Normalized motor function but impaired sensory function after unilateral non-reconstructed ACL injury: patients compared with uninjured controls.
Research output: Contribution to journal › Article
Improvement in motor function after anterior cruciate ligament (ACL) injury is achieved by appropriate rehabilitation. However, it has been questioned whether training after injury can lead to sensory improvement. We hypothesized that motor function can be restored after unilateral non-reconstructed ACL injury, whereas the sensory function cannot, i.e., there would be no difference in functional performance or knee muscle strength between subjects with ACL injury and uninjured controls, but the subjects with ACL injury would have poorer kinesthesia than the uninjured controls. This is a Cross-Sectional Study, wherein 56 (20 women and 36 men) individuals with unilateral non-reconstructed ACL injury were assessed at a mean of 15 years (SD 1.4 years) after the initial injury. All patients initially underwent rehabilitation and were advised to modify their activity level, in order to cope with the ACL insufficiency. At 15 years, they had good subjective function and acceptable activity level. Twenty-eight (14 women and 14 men) uninjured subjects served as controls. Patients and controls were assessed with the one-leg hop test for distance, isometric and isokinetic knee muscle strength, and kinesthesia (the threshold to detection of passive motion). The individuals with ACL injury had the same or better functional performance, measured by the one-leg hop test for distance, and knee muscle strength compared with the uninjured controls. Kinesthesia was poorer in the patient group than in the control group. The results indicate that motor function can be restored but that the sensory function is persistently disturbed after ACL injury.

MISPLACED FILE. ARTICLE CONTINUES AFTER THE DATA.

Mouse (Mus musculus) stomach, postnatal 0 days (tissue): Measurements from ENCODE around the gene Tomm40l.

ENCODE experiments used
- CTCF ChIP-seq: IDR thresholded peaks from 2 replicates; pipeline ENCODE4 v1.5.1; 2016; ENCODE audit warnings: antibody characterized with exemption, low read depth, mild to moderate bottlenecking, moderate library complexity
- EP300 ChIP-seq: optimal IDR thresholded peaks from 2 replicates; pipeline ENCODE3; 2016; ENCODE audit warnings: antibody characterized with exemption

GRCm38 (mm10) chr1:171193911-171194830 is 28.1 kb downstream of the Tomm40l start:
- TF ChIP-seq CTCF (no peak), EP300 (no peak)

|Research areas and keywords||
Subject classification (UKÄ) – MANDATORY
|Journal||Knee Surgery, Sports Traumatology, Arthroscopy|
|Publication status||Published - 2008|
The information about affiliations in this record was updated in December 2015. The record was previously connected to the following departments: Division of Physiotherapy (Closed 2012) (013042000), Department of Orthopaedics (Lund) (013028000)
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